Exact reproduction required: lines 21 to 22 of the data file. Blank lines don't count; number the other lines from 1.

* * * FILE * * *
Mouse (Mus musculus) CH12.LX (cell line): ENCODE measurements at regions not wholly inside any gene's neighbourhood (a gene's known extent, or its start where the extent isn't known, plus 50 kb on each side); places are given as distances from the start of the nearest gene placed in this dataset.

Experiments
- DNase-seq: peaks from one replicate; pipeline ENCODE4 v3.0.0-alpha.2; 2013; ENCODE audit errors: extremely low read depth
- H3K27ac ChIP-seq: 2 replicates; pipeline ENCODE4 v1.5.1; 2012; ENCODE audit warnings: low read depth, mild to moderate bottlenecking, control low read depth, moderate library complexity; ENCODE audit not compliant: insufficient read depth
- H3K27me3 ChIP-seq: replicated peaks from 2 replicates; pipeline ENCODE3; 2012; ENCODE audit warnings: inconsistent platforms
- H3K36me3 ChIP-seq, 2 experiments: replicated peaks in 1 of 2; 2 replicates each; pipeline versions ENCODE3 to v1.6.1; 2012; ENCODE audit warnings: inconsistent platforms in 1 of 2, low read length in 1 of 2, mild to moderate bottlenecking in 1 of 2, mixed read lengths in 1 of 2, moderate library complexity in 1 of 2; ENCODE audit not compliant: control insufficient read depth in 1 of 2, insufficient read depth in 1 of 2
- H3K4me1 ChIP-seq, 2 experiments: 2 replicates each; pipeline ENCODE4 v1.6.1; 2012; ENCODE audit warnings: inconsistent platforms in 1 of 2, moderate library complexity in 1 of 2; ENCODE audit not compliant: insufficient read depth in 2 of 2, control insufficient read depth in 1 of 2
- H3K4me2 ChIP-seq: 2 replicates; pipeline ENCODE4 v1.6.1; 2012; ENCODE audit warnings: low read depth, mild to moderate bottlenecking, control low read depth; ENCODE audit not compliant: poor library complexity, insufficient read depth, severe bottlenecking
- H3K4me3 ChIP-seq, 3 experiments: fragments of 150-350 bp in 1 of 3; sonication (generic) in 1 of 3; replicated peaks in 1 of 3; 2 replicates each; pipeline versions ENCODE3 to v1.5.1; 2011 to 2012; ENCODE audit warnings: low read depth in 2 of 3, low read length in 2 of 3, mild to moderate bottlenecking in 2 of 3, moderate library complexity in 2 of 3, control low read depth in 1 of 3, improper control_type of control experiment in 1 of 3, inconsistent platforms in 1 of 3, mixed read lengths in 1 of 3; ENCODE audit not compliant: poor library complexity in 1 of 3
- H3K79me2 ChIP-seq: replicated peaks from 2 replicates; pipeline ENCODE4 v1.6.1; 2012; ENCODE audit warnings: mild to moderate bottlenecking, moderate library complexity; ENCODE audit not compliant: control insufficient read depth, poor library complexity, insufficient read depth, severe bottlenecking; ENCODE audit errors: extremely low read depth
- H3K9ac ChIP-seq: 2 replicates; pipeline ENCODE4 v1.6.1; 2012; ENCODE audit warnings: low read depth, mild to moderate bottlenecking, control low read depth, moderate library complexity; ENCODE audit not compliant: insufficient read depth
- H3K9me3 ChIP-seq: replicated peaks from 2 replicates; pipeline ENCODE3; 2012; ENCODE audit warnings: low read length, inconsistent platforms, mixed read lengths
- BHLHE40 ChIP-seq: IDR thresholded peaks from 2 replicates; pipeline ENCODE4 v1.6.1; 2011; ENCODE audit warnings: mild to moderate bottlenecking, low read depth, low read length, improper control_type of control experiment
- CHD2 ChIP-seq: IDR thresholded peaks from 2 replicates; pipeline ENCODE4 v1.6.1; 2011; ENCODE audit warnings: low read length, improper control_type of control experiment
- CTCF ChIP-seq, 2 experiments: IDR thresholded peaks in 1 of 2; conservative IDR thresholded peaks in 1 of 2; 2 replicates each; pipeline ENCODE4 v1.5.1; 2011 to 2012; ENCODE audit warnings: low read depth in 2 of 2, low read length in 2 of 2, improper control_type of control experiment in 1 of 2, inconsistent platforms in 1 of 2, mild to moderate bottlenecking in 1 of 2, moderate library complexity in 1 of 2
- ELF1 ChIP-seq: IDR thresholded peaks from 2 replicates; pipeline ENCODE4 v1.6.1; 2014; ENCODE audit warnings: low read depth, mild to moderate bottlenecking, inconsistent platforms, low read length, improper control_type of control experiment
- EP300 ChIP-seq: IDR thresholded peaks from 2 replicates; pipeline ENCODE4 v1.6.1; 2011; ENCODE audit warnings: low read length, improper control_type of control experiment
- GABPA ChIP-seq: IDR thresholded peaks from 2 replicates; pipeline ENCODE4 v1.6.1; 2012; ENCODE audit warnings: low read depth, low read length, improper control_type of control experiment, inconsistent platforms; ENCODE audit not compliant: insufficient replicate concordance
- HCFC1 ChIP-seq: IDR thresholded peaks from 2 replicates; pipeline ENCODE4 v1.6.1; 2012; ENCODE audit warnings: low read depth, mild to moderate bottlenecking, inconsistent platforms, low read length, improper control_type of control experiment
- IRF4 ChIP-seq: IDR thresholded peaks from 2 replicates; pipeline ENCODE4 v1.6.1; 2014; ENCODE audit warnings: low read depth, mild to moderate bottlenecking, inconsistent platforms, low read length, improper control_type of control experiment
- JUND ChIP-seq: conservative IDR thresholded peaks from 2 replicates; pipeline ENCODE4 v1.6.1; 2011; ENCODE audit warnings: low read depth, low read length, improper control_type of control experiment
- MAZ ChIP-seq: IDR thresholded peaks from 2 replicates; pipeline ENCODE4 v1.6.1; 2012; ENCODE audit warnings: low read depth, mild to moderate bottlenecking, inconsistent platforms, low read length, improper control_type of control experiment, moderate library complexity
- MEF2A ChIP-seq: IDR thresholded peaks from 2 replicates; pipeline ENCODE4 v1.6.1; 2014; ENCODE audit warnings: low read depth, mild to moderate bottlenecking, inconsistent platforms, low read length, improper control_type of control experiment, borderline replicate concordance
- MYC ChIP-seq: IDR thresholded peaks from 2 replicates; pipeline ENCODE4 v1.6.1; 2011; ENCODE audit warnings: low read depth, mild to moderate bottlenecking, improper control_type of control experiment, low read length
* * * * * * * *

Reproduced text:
- JUND ChIP-seq: conservative IDR thresholded peaks from 2 replicates; pipeline ENCODE4 v1.6.1; 2011; ENCODE audit warnings: low read depth, low read length, improper control_type of control experiment
- MAZ ChIP-seq: IDR thresholded peaks from 2 replicates; pipeline ENCODE4 v1.6.1; 2012; ENCODE audit warnings: low read depth, mild to moderate bottlenecking, inconsistent platforms, low read length, improper control_type of control experiment, moderate library complexity